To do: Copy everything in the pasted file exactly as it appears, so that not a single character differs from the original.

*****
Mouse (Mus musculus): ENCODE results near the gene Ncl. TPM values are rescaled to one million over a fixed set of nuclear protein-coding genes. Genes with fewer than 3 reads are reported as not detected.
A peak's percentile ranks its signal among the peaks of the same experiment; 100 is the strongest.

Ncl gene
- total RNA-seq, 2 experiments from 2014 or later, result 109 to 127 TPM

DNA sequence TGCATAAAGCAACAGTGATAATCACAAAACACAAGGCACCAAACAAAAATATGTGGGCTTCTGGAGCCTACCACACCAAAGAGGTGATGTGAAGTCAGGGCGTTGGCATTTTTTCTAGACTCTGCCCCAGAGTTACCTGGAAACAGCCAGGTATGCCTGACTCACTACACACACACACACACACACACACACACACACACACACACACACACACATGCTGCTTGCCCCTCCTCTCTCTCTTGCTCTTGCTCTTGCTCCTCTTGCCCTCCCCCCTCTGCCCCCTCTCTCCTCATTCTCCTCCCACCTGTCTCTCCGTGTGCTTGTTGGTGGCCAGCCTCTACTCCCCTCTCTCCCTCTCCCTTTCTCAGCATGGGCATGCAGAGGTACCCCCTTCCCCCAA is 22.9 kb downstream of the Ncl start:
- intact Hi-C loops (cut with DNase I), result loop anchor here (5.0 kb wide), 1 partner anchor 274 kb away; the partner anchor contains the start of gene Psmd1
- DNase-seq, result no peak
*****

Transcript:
Mouse (Mus musculus): ENCODE results near the gene Ncl. TPM values are rescaled to one million over a fixed set of nuclear protein-coding genes. Genes with fewer than 3 reads are reported as not detected.
A peak's percentile ranks its signal among the peaks of the same experiment; 100 is the strongest.

Ncl gene
- total RNA-seq, 2 experiments from 2014 or later, result 109 to 127 TPM

DNA sequence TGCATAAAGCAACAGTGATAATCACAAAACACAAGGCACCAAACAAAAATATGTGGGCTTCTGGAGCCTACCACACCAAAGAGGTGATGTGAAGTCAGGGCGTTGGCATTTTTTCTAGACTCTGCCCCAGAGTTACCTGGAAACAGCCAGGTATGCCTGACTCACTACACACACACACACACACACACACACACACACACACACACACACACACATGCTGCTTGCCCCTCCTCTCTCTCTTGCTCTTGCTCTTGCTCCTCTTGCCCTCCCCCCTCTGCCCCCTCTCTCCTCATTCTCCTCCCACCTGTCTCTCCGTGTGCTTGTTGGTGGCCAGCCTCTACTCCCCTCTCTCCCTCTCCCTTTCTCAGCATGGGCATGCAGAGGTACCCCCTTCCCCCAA is 22.9 kb downstream of the Ncl start:
- intact Hi-C loops (cut with DNase I), result loop anchor here (5.0 kb wide), 1 partner anchor 274 kb away; the partner anchor contains the start of gene Psmd1
- DNase-seq, result no peak